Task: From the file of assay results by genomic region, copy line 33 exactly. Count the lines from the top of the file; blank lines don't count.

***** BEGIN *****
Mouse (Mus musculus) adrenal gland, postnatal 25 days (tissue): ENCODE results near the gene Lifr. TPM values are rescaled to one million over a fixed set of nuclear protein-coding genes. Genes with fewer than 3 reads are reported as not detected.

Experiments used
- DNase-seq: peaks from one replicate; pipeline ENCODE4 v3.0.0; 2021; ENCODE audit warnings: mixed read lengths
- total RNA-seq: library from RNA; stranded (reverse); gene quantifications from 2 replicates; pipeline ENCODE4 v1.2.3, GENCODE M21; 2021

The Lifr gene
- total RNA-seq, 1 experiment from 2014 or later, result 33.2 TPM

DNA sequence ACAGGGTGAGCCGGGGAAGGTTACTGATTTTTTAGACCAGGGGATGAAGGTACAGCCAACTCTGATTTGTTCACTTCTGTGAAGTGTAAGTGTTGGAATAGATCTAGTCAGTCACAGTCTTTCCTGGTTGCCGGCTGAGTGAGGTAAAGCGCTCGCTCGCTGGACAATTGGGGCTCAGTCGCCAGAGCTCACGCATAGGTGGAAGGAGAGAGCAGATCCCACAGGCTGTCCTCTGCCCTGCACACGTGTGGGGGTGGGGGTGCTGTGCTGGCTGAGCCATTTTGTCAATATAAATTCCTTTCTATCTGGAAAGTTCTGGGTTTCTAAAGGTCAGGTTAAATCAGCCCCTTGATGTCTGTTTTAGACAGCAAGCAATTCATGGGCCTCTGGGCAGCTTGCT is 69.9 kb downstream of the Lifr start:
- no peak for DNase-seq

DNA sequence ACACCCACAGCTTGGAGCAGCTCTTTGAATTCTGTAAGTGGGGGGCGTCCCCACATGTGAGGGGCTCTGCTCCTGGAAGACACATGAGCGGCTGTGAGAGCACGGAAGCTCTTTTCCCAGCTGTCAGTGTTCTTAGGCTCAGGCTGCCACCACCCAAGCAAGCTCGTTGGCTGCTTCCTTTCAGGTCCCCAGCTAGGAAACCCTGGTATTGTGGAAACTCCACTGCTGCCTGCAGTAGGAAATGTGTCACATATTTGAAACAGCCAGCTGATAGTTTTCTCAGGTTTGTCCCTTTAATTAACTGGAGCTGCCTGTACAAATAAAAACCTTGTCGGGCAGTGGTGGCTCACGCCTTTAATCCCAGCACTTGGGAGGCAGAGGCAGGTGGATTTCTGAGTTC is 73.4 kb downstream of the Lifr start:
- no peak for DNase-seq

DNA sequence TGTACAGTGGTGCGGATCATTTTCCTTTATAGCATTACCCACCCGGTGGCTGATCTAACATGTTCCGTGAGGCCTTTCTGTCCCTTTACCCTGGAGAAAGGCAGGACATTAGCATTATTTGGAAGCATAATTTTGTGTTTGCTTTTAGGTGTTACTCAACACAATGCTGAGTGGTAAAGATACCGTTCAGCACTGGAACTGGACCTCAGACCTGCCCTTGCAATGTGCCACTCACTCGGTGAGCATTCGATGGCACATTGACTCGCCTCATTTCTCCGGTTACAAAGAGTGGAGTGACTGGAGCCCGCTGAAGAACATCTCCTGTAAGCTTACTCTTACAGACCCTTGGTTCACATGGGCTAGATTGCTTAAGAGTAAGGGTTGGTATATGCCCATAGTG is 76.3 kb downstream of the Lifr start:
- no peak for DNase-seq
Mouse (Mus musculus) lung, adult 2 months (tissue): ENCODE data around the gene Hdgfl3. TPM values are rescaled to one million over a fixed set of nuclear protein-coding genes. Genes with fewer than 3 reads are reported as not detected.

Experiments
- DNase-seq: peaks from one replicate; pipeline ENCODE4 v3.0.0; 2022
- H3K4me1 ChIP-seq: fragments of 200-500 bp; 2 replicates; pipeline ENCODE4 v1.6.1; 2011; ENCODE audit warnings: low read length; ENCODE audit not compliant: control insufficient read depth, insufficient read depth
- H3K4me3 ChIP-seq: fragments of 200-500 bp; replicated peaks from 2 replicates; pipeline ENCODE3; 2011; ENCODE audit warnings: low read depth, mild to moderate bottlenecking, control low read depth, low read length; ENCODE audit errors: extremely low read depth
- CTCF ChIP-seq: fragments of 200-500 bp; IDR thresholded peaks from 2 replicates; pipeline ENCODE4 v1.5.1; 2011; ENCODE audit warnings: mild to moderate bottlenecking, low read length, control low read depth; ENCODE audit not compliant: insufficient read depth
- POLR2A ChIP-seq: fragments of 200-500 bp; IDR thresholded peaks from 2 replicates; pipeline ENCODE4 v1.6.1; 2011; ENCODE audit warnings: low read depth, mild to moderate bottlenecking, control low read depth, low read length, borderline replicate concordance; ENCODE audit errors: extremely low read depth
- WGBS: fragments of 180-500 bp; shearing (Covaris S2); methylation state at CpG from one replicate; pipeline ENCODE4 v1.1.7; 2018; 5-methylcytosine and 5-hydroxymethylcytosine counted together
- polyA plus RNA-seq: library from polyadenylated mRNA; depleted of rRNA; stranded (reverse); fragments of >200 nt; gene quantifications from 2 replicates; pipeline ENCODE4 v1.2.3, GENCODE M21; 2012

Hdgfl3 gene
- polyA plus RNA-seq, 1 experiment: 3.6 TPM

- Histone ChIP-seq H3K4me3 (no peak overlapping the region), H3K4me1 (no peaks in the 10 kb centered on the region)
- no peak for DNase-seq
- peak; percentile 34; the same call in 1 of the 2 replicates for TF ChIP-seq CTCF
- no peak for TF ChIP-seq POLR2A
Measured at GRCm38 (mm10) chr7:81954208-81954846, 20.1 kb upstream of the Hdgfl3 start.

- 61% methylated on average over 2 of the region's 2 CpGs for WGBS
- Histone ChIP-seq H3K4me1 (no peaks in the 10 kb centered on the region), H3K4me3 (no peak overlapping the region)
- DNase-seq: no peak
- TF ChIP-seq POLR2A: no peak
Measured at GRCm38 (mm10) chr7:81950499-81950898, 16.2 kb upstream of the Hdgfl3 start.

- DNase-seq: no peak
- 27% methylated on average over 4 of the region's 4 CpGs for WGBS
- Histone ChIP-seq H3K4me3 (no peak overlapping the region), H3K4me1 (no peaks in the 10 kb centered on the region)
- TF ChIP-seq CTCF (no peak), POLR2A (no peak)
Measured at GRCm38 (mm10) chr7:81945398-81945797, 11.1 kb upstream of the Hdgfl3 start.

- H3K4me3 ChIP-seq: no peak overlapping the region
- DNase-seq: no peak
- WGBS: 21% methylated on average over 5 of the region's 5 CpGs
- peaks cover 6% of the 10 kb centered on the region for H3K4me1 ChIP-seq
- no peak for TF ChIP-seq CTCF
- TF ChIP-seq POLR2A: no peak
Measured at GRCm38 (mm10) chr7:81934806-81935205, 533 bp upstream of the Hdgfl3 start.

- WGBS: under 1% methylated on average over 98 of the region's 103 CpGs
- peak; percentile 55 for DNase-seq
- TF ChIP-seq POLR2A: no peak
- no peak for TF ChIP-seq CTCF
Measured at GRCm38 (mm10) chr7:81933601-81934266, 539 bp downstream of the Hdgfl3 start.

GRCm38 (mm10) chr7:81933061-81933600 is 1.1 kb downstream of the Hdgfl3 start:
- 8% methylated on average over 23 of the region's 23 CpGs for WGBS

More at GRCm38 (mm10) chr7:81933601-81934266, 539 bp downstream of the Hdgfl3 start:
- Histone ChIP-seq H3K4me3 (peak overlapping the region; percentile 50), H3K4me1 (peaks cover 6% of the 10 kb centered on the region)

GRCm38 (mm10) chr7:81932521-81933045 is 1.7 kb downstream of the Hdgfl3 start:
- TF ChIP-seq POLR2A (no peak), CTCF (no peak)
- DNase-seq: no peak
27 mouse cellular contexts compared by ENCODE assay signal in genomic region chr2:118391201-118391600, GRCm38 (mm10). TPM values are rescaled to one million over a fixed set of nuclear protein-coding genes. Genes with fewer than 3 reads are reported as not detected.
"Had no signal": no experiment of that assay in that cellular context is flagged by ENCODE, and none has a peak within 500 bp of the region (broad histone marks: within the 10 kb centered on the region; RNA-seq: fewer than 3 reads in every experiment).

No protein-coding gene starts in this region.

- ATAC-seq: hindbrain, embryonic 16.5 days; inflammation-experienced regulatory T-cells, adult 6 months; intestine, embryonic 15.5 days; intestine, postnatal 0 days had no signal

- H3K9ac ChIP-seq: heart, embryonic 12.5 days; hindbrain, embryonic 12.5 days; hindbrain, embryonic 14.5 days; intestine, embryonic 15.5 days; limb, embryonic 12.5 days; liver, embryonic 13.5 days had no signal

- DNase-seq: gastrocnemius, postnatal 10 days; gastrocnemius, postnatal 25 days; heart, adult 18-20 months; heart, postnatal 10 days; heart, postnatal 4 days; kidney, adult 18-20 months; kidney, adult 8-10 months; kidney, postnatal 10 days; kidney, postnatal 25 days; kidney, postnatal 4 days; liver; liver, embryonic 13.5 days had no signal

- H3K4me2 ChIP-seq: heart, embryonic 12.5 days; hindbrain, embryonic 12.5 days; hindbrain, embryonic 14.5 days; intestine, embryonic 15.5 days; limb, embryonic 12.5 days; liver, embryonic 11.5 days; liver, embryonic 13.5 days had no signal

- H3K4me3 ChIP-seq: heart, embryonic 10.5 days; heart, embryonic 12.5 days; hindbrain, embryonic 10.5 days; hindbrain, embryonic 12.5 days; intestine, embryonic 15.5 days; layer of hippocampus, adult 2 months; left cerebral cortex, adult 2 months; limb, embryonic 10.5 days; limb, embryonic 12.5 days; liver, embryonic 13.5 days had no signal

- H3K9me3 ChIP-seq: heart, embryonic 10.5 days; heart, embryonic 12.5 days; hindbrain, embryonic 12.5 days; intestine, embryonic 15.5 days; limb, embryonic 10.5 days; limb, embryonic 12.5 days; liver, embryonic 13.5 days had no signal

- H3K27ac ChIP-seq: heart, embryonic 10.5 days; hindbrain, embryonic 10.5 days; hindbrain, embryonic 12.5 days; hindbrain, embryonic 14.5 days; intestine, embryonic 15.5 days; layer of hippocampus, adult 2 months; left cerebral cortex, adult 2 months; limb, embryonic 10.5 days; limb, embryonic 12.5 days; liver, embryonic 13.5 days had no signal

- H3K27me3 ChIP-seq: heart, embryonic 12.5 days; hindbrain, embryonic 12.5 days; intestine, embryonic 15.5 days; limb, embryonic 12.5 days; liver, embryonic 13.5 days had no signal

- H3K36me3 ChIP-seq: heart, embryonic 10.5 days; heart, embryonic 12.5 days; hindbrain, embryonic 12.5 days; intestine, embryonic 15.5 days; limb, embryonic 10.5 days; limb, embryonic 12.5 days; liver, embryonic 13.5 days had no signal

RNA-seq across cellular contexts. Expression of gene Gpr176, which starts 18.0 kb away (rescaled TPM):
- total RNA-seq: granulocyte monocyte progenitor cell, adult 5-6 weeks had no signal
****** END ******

Measured at GRCm38 (mm10) chr7:81950499-81950898, 16.2 kb upstream of the Hdgfl3 start.